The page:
Guardians of the Galaxy (2014)
Movies from the Marvel Cinematic Universe keep getting better and better. The Iron Man trilogy was tremendous, The Avengers was thoroughly satisfying and Winter Soldier was amazing. When I first saw the trailers to Guardians of the Galaxy, I thought it looked pretty good. Then, the overwhelmingly positive early reviews started pouring in. There’s no way this film could live up to the hype, right? Actually, yes. Yes, it can.
Far be it for me to say I’m any sort of real comic book geek. I have some familiarity with the X-Men (mostly through the Fox animated series of the 90s) and I know who Thor, Hawkeye and Captain America are. However, aside from seeing Rocket
Raccoon in Ultimate Marvel vs. Capcom 3, I really didn’t know anything about Guardians heading into this movie. And maybe it was for the best that I didn’t go in with any sort of pre-conceived notions about an anthropomorphic tree or some green-skinned female warrior.
The biting humor of Rocket is an absolute treat–the voice acting of Bradley Cooper is utterly unrecognizable–and Chris Pratt’s portrayal of “Star-Lord” Peter Quill should really be commended. I loved the balance between the gritty feel of the film with the light-heartedness of the comedy. You never feel bored throughout the over two-hour runtime of the film as you’re constantly engaged with whatever is happening at the time.
From the cuteness of a “baby” Groot to the foreboding presence of Thanos, Guardians of the Galaxy is a complete film in every sense of the word. It’s no wonder that they already green-lighted the sequel (scheduled for July 28, 2017) even before this movie was even released.
Silver Linings Playbook (2012)
What happens when a guy loses it, lands himself in a mental institution, gets discharged into the care of his parents, and tries to reconcile with a wife who has put a restraining order against him? And to further complicate things, he meets a girl who just might be as messed up as he is? Apparently, we get Silver Linings Playbook. That’s what.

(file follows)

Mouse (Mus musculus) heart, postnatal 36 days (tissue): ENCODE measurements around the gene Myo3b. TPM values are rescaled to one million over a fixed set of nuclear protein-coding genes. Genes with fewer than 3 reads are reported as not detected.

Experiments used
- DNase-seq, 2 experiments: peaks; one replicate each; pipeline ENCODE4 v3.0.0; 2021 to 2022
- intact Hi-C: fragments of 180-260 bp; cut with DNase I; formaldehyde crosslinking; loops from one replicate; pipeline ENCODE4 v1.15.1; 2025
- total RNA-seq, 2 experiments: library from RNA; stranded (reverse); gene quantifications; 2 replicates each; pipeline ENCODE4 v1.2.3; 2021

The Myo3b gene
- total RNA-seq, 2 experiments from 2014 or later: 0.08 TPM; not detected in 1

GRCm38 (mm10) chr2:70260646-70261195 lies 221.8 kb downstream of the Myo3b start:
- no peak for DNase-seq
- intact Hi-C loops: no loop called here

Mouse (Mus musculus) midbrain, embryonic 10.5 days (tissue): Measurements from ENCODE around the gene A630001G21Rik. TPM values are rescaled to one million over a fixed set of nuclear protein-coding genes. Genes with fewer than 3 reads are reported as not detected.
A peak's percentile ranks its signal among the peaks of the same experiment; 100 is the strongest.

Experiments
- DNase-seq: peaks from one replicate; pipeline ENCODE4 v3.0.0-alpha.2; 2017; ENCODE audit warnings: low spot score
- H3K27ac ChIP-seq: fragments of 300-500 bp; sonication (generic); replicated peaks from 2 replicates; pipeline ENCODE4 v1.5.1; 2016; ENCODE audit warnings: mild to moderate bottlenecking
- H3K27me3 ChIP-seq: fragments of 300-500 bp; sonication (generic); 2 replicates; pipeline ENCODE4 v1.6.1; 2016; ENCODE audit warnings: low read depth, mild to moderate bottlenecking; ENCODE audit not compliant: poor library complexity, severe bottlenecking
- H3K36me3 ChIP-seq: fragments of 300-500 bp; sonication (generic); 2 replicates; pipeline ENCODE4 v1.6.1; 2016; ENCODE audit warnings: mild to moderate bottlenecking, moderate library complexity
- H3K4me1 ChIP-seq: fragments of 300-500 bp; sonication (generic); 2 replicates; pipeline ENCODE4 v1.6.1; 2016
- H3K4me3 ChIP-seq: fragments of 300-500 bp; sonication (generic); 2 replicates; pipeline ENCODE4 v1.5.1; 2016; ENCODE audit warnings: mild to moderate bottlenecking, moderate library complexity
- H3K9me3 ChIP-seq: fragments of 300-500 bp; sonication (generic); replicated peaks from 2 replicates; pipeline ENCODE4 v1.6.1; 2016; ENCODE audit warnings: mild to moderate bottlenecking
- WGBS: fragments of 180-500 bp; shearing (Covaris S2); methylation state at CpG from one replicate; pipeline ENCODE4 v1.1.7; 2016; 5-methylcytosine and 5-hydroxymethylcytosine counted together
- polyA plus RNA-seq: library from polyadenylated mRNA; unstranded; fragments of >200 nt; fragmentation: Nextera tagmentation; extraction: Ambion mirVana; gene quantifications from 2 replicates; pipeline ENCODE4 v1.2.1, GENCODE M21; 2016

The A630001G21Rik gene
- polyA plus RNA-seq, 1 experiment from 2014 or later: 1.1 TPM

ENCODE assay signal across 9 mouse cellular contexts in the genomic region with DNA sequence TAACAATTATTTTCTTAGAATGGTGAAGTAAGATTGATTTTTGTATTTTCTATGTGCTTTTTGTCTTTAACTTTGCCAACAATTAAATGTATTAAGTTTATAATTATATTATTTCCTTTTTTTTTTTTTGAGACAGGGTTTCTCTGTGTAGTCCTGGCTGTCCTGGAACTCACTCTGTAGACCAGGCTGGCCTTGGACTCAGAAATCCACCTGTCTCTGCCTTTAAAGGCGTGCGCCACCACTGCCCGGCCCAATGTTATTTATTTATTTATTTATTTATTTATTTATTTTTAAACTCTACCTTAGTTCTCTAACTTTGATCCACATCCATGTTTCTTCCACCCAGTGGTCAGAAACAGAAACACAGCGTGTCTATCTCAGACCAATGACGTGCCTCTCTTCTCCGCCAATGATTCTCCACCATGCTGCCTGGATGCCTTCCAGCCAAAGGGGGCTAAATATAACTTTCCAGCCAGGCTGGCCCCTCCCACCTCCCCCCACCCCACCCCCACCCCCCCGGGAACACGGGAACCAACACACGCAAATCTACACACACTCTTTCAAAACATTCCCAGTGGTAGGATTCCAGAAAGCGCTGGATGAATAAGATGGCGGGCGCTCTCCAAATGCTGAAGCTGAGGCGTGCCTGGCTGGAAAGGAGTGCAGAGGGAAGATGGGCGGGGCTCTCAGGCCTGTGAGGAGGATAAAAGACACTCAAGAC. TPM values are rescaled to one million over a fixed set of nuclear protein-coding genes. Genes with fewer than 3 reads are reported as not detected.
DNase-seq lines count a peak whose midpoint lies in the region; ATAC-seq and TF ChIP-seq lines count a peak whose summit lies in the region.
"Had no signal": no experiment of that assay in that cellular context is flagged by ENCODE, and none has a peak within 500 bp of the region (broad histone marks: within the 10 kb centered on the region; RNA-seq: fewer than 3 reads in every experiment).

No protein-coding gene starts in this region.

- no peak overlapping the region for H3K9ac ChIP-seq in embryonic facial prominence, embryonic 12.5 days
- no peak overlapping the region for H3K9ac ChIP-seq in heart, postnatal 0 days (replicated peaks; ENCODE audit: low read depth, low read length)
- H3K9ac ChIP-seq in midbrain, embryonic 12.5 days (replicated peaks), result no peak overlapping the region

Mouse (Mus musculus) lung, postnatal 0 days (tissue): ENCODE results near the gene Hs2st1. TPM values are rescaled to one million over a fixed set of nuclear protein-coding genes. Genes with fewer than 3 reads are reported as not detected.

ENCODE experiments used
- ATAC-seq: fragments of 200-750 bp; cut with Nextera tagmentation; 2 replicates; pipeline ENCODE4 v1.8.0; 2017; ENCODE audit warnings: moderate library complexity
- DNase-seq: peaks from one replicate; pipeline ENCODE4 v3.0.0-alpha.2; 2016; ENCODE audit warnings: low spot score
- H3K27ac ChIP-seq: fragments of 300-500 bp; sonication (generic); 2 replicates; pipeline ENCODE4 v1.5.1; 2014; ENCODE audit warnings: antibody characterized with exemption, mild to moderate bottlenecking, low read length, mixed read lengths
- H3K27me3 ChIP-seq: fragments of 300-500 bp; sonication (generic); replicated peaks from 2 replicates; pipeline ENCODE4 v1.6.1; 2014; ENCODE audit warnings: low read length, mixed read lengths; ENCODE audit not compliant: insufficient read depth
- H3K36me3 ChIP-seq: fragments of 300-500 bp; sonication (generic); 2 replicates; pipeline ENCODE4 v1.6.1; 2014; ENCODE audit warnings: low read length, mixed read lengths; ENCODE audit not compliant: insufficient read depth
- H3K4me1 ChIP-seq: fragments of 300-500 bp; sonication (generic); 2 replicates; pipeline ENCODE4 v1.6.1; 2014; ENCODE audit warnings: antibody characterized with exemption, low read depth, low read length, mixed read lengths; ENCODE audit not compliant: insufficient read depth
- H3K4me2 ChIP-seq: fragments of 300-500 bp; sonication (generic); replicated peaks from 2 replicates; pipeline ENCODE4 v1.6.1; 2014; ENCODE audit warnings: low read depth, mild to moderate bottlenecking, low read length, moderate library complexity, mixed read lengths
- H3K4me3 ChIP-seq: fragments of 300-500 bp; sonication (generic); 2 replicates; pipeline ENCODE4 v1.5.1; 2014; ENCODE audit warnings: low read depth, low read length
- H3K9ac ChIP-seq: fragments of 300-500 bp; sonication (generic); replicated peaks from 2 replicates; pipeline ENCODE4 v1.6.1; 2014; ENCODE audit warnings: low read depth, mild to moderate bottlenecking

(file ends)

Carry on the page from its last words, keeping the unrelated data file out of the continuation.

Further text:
Even if you’ve never had to stay in a mental hospital, you can’t help but to empathize with Pat Solitano (Bradley Cooper) as he tries to get his life back on track. For practically the entire movie, his sole motivation is to get back together with his wife and the only way he can do that is if he demonstrates that he’s “good” again. Meanwhile, he meets friend of a friend Tiffany Maxwell (Jennifer Lawrence) who appears to have plenty of problems of her own, though she’s never had to spend time in a psychiatric ward herself.
You can probably predict how their relationship ends up, as they continue to match “crazy with crazy.” It’s heartfelt, a tad cheesy and definitely a little weird (particularly Lawrence’s character). The characters feel authentic, in their own messed up ways, and we just want them to be good again. You can find happiness in dysfunction.
From Up on Poppy Hill (2011)
For decades, Studio Ghibli has captivated the hearts and imaginations of people all around the world. I’ve said before how I prefer the films with a supernatural element, like My Neighbour Totoro or Spirited Away. For better or for worse, From Up on Poppy Hill is not one of those kinds of films.
Instead, much like the teenage love affair we saw in Whisper of the Heart, Poppy Hill depicts a teenage girl who falls for the somewhat mysterious boy at her school. One part of the narrative explores their relationship (and the apparent connection between their parents), while the background action follows the efforts of the students to save the school’s aging clubhouse. The movie is as visually stunning as any other great Ghibli movie, but it lacks the whimsy that I desire. Even so, this is a cute little movie that feels honest and pure.
It’s a shame that Studio Ghibli may not produce any more feature length films. Even ones like Poppy Hill that aren’t their best are still miles better than many other animated films.